What is the Toronto Blue Jays' payroll this season?

Why are the Blue Jays being taxed at 30% on additional 2024 player adds?
New York Yankees v Toronto Blue Jays
New York Yankees v Toronto Blue Jays / Vaughn Ridley/GettyImages
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Savvy Blue Jays fans will have noticed that, for the first time since telecommunications and cable TV company Rogers bought the team for $112M in 2000, the Opening Day payroll has ranked in the top seven of baseball for two consecutive seasons.

The team is also projected to be a luxury tax payor for a second consecutive season in 2024; prior to 2023, when they were a first time payor of $5.5M, Toronto had never paid luxury taxes since the Competitive Balance Tax (CBT) was first introduced in the 1997 season.

Blue Jays Payroll 2024

The Blue Jays have an active payroll of $225M, and a luxury tax payroll (estimated) of $246M. That's per Spotrac, and includes all current 26-man roster allocations, injured players and sunk cost commitments, like the retained salaries owed to Paul DeJong and Whit Merrifield. That luxury tax payroll would trigger an additional tax bill of $2.6M.

Rogers is clearly spending! How effectively the front office is using that financial might to construct the roster remains up for debate, but team president Mark Shapiro clearly has “buy-in” from ownership to spend commiserate with the GTHA’s position as the 4th largest market in MLB, trailing only New York, Los Angeles and Chicago.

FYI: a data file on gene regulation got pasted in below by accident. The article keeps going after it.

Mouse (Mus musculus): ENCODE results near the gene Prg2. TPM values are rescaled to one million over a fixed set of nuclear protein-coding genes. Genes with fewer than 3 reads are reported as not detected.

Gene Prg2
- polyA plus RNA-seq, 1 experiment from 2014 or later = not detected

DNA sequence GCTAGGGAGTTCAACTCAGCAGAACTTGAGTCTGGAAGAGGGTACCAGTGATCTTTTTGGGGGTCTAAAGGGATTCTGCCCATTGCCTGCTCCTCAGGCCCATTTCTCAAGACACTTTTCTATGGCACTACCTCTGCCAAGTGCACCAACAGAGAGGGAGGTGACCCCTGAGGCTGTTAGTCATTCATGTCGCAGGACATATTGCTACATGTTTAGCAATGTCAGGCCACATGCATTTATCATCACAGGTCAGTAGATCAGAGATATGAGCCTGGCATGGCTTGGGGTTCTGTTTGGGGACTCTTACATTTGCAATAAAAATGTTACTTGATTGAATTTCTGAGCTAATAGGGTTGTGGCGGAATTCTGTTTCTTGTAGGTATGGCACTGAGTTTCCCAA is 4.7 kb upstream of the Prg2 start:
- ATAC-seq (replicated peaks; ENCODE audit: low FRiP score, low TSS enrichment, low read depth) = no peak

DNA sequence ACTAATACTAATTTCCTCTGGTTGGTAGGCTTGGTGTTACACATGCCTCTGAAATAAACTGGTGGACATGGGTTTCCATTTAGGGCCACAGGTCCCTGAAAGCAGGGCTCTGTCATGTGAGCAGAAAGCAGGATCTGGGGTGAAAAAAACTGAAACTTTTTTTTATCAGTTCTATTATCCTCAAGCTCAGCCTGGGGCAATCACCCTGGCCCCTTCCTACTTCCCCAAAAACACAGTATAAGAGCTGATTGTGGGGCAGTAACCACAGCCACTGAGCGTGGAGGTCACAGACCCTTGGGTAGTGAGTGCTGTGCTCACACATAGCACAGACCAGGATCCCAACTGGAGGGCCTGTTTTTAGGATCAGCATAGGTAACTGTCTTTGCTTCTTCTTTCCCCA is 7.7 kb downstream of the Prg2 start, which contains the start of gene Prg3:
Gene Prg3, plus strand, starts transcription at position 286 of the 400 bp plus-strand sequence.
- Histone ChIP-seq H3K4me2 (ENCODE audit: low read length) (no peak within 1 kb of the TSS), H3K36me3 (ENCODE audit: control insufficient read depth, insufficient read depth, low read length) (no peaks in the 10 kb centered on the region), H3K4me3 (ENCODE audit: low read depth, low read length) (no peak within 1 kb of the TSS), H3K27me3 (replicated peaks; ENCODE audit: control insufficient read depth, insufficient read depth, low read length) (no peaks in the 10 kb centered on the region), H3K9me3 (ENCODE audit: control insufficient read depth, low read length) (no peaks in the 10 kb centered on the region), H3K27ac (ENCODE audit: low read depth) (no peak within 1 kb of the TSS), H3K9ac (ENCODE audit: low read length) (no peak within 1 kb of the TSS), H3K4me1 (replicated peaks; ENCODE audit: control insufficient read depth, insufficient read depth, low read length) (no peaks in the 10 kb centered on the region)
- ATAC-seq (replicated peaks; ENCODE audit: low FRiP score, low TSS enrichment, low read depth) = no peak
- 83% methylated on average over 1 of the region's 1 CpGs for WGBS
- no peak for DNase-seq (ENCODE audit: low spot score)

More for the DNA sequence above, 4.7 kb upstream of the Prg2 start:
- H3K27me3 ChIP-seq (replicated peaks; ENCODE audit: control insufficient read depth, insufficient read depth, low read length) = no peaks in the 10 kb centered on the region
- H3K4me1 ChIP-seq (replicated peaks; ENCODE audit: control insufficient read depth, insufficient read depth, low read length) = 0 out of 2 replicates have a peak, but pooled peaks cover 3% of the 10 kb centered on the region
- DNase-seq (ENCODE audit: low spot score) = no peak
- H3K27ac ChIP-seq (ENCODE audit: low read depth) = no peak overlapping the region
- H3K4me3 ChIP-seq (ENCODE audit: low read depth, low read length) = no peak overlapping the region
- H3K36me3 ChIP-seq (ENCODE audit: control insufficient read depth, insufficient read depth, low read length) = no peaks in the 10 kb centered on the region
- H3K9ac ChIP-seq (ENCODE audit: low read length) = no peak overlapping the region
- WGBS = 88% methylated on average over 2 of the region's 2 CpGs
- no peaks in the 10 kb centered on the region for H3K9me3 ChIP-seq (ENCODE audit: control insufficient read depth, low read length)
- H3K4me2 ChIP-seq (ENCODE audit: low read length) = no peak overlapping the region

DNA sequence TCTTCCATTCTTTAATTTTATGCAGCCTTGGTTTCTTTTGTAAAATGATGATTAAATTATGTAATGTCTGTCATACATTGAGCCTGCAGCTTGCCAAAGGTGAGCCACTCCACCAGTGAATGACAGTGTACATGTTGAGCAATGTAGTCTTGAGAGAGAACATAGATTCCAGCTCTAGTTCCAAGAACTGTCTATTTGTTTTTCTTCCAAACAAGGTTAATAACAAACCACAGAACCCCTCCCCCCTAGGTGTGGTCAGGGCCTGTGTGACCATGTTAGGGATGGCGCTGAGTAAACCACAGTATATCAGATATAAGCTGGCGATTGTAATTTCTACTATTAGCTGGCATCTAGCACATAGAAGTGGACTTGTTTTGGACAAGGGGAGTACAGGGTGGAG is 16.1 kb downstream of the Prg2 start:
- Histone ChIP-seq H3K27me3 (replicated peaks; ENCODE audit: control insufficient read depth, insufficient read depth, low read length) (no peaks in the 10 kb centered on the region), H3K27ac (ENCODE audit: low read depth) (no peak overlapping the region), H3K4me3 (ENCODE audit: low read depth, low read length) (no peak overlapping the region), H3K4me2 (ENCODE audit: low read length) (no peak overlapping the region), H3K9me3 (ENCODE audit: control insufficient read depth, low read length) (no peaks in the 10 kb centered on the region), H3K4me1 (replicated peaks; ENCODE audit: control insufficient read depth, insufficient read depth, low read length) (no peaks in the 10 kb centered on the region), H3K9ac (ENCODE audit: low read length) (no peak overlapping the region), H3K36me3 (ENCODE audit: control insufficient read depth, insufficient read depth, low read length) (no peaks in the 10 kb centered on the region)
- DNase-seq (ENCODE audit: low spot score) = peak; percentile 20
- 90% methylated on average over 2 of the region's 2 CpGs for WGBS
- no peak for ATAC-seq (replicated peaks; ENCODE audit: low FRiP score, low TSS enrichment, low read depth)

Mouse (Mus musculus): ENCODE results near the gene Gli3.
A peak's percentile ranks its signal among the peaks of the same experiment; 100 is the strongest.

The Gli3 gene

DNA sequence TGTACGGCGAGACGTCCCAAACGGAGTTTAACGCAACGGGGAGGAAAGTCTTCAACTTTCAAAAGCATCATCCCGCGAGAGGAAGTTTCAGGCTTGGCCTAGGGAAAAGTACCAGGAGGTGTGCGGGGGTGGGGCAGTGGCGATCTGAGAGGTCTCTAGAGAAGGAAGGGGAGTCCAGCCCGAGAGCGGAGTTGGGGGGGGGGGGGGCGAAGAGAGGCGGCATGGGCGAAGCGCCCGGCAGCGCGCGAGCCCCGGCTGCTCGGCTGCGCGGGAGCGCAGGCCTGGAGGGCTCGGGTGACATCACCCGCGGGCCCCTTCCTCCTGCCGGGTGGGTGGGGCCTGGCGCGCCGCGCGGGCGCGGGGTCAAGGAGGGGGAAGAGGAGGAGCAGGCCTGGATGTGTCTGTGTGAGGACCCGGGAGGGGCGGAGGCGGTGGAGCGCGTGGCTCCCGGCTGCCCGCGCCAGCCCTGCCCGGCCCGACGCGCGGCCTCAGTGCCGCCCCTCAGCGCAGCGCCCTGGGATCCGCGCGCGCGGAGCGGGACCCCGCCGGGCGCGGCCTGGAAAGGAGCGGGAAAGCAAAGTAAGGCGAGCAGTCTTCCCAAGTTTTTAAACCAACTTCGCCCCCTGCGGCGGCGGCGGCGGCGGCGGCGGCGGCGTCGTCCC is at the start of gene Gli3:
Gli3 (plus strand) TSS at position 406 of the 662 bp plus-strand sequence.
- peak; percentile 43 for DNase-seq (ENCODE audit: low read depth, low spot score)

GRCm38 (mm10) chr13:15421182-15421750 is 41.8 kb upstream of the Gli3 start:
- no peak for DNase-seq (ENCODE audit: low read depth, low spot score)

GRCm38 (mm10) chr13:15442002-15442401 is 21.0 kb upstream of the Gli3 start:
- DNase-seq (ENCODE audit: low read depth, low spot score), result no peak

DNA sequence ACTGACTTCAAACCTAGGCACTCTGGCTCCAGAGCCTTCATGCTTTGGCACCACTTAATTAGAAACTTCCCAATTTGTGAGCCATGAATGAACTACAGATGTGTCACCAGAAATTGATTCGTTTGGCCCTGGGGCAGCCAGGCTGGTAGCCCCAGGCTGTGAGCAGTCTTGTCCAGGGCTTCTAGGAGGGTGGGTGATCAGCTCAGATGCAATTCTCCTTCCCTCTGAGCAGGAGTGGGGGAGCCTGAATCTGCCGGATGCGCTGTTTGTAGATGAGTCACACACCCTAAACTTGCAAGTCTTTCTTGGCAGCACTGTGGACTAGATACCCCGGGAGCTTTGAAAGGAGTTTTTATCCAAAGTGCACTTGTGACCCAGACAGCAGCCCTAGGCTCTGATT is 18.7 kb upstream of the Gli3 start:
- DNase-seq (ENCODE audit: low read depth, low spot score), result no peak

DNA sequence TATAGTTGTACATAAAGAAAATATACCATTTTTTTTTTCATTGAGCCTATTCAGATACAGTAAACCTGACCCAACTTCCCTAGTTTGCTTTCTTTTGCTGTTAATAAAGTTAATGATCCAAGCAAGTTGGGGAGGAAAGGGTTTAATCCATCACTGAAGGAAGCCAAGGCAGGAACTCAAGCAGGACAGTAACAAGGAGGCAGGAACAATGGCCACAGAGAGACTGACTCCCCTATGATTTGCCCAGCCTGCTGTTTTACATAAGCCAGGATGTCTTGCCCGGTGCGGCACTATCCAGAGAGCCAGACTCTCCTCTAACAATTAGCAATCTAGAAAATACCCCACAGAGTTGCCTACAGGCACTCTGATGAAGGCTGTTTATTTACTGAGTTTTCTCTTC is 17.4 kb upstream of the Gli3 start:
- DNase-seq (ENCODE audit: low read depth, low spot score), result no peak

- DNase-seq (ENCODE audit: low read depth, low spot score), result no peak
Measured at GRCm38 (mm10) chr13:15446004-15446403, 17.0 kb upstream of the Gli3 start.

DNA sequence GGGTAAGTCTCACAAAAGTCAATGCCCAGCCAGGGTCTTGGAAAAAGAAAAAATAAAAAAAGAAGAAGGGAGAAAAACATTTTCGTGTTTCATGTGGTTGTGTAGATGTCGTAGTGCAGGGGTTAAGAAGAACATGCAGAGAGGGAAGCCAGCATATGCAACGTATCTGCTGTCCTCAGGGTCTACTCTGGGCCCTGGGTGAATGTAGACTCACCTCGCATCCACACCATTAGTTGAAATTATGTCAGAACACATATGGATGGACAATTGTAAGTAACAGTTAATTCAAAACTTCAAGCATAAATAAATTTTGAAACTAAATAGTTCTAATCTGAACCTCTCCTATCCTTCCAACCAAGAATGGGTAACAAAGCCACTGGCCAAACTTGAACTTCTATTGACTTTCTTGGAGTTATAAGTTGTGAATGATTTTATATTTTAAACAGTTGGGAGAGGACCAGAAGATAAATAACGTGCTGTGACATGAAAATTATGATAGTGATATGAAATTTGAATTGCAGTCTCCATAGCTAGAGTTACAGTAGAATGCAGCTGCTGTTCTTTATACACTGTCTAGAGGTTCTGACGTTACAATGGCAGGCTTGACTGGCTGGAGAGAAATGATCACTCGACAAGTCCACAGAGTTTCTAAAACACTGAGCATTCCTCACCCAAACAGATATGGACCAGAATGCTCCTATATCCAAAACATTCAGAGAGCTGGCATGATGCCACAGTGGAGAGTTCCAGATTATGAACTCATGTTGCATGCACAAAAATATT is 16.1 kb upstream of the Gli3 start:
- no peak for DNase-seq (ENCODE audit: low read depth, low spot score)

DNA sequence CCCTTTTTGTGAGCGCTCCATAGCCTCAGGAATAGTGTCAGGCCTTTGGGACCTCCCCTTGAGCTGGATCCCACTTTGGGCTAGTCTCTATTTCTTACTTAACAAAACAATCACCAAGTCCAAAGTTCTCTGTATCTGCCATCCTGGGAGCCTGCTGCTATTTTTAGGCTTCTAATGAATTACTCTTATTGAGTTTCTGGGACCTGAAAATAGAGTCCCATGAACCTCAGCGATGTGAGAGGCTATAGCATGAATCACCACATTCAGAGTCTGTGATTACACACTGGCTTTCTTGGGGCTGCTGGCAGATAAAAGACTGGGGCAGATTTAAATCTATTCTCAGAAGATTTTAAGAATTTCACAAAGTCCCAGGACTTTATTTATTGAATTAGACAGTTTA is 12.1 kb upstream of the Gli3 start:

Note, however, that those three larger markets all support two MLB teams, as does the combined Maryland and District of Columbia (DC) market.

Toronto also has the entire 41M population of Canada to support them, as evidenced by the throngs of Blue Jays fans who descend on ballparks closer to the Canadian border in Seattle, Minnesota, Milwaukee, Detroit and Cleveland whenever Canada’s team is in town.

What is the Luxury Tax Threshold in MLB?

Most major North American professional sports leagues have a so-called “salary cap”, which limits how much teams can spend to try to promote parity between large and small market teams. MLB is an outlier in that it does not impose a salary cap on teams; however, as teams like the New York Mets and Yankees have shown in recent years, spending the most on payroll is no guarantee of postseason or World Series success.

However, MLB does have a Competitive Balance Tax (CBT) that can act as a quasi-salary cap, and increases depending on certain thresholds. This so-called “luxury tax” kicks in this season for teams spending above $237M when all payroll commitments are included for the entire 40-man roster.

Per MLB, “A team's Competitive Balance Tax figure is determined using the average annual value of each player's contract on the 40-man roster, plus any additional player benefits. Every team's final CBT figure is calculated at the end of each season.”

The following thresholds to calculate the CBT were put in place per the 2022-26 collective bargaining agreement between the MLB players association and the owners of the 30 teams:

2022: $230M

2023: $233M

2024: $237M

2025: $241M

2026: $244M

Any club exceeding this CBT threshold in a given year is subject to an increasing tax rate depending on how many consecutive years it has done so: 20% the first year, 30% if they are above it for a second consecutive year like Toronto based on their current projected payroll, and 50% if they exceed the threshold for three consecutive seasons.